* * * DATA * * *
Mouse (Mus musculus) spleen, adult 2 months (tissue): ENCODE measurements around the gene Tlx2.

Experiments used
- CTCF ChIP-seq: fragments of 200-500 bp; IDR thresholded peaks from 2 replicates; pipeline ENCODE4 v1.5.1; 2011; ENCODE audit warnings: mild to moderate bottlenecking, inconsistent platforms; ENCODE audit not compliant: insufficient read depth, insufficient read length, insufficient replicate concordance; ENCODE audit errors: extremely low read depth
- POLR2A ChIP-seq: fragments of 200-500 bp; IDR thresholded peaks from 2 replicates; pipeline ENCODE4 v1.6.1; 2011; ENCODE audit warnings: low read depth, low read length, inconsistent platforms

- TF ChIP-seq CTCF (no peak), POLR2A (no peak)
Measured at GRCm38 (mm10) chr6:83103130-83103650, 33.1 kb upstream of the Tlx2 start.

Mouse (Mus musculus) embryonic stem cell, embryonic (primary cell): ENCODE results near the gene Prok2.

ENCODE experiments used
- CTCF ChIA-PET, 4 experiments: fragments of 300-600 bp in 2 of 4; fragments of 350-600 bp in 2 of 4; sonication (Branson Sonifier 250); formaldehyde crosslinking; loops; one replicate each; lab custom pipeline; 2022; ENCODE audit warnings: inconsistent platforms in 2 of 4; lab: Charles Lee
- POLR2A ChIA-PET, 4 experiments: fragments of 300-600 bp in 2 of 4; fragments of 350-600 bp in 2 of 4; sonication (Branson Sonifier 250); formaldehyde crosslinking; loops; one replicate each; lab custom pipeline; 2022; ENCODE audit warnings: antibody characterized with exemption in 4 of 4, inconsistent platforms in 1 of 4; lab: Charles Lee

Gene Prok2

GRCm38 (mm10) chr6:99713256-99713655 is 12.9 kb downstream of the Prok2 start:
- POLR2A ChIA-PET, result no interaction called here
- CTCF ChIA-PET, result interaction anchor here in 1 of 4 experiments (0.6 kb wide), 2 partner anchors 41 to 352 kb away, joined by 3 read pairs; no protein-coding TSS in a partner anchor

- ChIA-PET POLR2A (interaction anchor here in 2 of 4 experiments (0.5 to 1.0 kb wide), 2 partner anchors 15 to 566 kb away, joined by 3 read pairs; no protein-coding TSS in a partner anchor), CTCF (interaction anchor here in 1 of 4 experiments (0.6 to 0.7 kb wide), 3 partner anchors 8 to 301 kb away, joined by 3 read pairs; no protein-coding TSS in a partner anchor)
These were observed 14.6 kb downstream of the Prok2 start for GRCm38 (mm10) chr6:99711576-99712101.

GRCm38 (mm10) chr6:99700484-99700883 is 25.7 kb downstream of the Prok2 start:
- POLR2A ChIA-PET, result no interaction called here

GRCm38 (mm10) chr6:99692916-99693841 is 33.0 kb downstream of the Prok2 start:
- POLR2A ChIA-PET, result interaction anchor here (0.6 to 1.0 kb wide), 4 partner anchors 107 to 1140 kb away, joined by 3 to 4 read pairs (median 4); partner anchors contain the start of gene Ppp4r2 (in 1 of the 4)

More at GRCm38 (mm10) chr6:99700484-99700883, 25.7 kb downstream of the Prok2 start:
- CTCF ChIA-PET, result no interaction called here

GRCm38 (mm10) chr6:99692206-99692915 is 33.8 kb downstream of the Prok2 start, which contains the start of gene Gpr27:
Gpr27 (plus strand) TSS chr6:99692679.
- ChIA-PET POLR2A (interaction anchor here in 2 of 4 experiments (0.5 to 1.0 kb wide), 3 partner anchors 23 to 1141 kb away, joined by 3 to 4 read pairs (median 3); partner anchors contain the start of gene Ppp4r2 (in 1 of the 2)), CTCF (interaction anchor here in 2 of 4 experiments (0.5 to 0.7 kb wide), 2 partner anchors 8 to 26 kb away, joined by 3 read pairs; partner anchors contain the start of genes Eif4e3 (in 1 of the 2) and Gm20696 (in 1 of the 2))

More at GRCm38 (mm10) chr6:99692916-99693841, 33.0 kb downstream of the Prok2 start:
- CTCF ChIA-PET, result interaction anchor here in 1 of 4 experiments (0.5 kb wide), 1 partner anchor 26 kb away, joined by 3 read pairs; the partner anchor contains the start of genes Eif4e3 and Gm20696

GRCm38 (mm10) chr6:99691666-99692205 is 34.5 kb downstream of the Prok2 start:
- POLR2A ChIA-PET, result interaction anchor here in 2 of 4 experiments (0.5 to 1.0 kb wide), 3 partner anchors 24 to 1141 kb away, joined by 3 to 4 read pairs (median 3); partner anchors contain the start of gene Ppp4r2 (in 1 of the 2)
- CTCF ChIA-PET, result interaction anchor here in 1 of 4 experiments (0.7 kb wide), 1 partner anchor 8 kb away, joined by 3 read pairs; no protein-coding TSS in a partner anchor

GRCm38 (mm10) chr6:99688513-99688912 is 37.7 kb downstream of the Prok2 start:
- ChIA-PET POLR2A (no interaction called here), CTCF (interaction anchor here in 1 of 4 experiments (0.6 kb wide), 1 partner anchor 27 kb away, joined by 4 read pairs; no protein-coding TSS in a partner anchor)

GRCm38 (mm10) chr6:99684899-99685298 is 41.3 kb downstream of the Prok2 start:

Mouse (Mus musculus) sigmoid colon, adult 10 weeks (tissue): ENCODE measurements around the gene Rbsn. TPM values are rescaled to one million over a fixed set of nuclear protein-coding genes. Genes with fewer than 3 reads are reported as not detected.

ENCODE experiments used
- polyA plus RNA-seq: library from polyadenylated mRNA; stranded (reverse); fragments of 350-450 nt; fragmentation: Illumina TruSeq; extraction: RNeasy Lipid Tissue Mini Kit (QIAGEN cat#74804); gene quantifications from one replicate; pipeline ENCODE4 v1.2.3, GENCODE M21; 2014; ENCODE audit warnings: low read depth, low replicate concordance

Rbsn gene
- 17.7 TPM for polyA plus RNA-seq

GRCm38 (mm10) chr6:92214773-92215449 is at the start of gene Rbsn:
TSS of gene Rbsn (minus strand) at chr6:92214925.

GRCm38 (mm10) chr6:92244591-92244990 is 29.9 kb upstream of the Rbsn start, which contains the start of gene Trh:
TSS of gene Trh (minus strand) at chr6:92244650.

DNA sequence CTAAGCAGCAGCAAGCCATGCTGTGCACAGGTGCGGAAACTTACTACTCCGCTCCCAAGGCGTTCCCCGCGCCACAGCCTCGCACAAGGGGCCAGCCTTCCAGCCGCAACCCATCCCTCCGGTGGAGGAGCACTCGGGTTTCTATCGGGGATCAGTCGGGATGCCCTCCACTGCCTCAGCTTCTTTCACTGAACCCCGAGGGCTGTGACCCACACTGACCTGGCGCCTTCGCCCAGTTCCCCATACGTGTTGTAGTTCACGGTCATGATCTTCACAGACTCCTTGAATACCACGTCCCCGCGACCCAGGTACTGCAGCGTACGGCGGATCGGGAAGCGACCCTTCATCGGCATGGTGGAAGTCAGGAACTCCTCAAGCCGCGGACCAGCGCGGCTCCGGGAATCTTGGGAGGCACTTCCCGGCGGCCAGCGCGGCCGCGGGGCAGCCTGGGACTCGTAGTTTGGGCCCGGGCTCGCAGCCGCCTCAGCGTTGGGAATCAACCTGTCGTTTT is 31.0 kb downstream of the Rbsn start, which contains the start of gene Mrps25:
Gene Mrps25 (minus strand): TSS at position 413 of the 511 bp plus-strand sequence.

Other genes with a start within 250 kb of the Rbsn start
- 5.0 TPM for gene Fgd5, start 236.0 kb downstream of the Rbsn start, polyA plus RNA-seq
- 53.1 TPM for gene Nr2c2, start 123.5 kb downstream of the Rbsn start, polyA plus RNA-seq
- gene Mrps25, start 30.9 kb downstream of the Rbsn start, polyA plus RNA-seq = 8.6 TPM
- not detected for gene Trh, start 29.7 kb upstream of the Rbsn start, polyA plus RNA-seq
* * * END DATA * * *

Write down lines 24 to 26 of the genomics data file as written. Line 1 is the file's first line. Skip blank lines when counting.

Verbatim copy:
Gpr27 (plus strand) TSS chr6:99692679.
- ChIA-PET POLR2A (interaction anchor here in 2 of 4 experiments (0.5 to 1.0 kb wide), 3 partner anchors 23 to 1141 kb away, joined by 3 to 4 read pairs (median 3); partner anchors contain the start of gene Ppp4r2 (in 1 of the 2)), CTCF (interaction anchor here in 2 of 4 experiments (0.5 to 0.7 kb wide), 2 partner anchors 8 to 26 kb away, joined by 3 read pairs; partner anchors contain the start of genes Eif4e3 (in 1 of the 2) and Gm20696 (in 1 of the 2))

More at GRCm38 (mm10) chr6:99692916-99693841, 33.0 kb downstream of the Prok2 start: